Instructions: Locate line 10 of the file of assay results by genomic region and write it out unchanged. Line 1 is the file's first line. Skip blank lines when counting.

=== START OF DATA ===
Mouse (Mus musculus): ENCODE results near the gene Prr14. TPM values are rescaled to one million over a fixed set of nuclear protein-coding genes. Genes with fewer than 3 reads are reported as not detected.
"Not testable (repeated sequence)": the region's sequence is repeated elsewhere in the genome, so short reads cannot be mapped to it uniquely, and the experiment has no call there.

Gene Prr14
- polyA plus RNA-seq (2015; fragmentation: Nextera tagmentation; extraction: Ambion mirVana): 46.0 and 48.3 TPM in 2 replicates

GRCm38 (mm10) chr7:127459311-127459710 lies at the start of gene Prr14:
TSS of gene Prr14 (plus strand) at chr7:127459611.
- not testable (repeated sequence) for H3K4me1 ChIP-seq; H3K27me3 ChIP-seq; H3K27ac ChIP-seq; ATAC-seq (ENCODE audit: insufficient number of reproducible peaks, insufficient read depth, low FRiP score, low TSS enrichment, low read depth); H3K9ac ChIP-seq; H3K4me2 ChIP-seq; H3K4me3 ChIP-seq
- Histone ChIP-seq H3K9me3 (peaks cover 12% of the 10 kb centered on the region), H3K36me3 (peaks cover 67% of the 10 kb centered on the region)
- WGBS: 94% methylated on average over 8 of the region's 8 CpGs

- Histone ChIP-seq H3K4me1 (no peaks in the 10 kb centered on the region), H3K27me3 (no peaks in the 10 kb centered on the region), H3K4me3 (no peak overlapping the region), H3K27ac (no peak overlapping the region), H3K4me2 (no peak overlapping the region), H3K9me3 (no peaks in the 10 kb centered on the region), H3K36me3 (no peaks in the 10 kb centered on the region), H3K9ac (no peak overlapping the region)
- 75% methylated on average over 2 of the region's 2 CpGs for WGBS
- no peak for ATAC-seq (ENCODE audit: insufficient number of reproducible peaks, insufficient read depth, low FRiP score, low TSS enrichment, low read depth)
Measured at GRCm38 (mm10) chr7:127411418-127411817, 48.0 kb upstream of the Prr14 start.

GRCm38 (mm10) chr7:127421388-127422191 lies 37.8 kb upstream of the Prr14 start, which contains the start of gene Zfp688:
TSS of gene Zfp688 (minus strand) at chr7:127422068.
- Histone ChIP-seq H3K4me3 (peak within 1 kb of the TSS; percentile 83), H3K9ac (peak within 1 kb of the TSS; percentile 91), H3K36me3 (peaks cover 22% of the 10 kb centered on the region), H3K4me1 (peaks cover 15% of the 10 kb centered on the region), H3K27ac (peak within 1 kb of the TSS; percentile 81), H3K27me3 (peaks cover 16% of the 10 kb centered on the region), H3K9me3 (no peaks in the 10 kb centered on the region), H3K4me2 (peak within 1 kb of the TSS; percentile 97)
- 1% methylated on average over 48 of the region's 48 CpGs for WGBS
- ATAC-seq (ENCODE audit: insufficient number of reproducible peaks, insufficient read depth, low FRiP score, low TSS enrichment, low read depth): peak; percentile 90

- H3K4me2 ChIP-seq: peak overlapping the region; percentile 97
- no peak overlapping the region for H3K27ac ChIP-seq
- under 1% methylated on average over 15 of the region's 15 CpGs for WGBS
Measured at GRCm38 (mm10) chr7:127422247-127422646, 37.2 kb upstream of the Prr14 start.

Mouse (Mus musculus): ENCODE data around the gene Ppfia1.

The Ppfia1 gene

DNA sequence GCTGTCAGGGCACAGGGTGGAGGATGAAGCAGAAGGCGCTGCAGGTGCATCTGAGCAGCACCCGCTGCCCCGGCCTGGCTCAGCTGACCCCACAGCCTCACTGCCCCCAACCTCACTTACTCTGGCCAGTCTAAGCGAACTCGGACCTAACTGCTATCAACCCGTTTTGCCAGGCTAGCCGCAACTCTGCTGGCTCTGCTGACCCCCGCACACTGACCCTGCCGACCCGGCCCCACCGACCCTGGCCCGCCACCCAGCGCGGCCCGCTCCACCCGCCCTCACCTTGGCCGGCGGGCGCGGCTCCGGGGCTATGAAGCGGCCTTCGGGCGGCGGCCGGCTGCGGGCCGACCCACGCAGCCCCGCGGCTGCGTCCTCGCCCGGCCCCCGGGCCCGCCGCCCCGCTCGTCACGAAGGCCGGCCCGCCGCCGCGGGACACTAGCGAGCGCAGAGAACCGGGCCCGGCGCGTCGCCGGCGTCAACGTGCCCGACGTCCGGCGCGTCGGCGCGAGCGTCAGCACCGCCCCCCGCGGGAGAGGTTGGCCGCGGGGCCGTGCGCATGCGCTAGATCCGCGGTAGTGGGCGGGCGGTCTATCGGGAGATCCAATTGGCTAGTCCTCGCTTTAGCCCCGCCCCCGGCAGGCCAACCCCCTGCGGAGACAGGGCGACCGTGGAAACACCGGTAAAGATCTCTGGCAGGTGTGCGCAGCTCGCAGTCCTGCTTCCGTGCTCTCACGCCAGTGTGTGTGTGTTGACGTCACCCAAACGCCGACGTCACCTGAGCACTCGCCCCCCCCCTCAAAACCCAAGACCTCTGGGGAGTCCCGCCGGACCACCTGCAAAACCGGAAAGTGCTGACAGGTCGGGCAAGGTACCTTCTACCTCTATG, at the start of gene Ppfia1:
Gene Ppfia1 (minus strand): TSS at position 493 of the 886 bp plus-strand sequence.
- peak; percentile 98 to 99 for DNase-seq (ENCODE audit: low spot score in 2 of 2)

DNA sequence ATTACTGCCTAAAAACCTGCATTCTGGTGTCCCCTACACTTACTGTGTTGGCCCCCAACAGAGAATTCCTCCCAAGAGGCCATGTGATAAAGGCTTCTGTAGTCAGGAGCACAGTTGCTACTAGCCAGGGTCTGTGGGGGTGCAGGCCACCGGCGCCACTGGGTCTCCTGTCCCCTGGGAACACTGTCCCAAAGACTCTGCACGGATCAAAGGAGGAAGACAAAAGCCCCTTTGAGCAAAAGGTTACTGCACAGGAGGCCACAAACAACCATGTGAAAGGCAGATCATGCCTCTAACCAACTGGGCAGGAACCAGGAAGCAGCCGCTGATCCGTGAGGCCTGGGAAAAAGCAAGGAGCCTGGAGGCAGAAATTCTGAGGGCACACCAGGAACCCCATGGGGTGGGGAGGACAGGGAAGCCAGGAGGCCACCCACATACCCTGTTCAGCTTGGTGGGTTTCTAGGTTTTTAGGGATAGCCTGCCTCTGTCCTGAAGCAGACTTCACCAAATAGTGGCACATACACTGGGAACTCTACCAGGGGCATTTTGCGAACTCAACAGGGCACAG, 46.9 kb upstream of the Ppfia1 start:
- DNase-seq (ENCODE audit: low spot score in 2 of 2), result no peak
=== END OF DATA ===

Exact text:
- Histone ChIP-seq H3K4me1 (no peaks in the 10 kb centered on the region), H3K27me3 (no peaks in the 10 kb centered on the region), H3K4me3 (no peak overlapping the region), H3K27ac (no peak overlapping the region), H3K4me2 (no peak overlapping the region), H3K9me3 (no peaks in the 10 kb centered on the region), H3K36me3 (no peaks in the 10 kb centered on the region), H3K9ac (no peak overlapping the region)